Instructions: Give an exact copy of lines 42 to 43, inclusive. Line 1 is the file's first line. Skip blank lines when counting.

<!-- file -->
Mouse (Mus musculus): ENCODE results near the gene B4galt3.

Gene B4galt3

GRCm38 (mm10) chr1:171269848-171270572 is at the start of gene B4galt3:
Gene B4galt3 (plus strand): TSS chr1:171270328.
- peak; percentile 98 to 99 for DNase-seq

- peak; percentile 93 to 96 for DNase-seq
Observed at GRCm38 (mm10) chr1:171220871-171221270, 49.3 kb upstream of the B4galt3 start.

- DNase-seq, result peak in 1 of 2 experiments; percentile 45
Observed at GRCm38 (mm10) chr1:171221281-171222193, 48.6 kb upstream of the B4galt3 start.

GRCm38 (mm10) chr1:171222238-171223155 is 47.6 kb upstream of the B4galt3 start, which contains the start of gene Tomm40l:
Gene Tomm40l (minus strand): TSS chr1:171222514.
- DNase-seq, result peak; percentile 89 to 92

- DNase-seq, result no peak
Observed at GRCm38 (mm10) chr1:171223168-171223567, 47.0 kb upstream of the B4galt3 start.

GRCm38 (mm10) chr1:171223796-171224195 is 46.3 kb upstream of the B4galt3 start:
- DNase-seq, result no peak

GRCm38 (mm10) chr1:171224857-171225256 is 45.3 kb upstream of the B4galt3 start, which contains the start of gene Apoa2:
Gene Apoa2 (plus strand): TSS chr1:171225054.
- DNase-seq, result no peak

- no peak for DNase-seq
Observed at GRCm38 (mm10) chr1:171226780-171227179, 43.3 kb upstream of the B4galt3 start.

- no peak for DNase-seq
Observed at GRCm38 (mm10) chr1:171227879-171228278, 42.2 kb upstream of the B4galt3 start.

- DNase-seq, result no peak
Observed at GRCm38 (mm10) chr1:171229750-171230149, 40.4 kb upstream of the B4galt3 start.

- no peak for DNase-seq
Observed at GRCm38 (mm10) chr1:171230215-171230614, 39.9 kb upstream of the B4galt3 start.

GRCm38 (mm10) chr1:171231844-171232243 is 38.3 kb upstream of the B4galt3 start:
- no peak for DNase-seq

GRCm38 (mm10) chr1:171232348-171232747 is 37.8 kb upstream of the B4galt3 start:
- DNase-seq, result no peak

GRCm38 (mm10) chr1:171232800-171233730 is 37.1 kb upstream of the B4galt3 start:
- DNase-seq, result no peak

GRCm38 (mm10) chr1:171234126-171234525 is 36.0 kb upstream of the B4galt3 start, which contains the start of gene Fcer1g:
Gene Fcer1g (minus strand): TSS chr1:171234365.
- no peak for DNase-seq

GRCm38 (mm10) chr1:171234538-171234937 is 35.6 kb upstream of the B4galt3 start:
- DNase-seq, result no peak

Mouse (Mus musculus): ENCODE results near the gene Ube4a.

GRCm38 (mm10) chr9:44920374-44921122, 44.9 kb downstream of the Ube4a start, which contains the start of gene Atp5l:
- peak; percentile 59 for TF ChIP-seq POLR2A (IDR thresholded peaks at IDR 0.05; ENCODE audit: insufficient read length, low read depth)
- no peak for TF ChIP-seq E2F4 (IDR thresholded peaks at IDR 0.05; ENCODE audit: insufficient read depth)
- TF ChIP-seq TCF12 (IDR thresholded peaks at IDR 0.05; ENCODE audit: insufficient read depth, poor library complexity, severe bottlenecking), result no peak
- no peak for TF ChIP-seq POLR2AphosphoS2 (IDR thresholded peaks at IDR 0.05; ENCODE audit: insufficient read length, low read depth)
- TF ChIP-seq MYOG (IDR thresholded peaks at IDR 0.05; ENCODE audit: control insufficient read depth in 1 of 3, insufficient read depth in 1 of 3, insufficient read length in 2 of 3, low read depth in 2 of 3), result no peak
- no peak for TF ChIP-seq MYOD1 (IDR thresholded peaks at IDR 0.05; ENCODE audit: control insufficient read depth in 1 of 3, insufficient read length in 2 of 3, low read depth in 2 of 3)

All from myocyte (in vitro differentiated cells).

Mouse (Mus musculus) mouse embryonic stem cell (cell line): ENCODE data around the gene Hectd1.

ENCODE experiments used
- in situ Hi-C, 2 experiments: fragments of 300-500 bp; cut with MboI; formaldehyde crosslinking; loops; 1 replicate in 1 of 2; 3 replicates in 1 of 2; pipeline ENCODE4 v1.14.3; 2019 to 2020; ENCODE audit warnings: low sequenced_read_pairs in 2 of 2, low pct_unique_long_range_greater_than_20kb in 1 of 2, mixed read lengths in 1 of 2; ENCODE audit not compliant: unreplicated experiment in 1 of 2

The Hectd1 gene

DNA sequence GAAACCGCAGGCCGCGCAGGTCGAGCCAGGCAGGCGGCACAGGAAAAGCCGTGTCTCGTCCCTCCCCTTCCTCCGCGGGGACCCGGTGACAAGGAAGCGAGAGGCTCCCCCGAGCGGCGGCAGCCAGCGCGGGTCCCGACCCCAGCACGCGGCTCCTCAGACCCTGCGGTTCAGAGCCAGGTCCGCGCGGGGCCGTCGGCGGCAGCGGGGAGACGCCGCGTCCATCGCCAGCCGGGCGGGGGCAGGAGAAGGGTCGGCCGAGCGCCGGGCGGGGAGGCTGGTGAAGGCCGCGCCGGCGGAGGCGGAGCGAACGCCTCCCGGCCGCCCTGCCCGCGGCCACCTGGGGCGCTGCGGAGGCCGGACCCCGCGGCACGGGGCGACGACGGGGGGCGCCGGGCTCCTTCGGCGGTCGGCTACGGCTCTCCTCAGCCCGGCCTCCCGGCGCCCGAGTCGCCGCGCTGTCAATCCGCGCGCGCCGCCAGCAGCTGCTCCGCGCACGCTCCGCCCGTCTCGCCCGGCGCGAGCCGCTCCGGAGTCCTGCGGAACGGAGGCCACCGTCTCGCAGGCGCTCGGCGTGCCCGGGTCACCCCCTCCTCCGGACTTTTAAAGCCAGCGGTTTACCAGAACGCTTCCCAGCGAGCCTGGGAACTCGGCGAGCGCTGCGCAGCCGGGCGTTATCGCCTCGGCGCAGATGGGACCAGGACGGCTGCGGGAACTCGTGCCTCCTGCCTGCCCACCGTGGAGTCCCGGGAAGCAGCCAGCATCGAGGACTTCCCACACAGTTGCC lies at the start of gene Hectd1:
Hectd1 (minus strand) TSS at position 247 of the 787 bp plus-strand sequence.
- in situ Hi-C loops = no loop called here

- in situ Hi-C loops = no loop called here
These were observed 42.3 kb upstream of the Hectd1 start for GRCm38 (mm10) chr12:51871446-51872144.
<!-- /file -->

- no peak for TF ChIP-seq E2F4 (IDR thresholded peaks at IDR 0.05; ENCODE audit: insufficient read depth)
- TF ChIP-seq TCF12 (IDR thresholded peaks at IDR 0.05; ENCODE audit: insufficient read depth, poor library complexity, severe bottlenecking), result no peak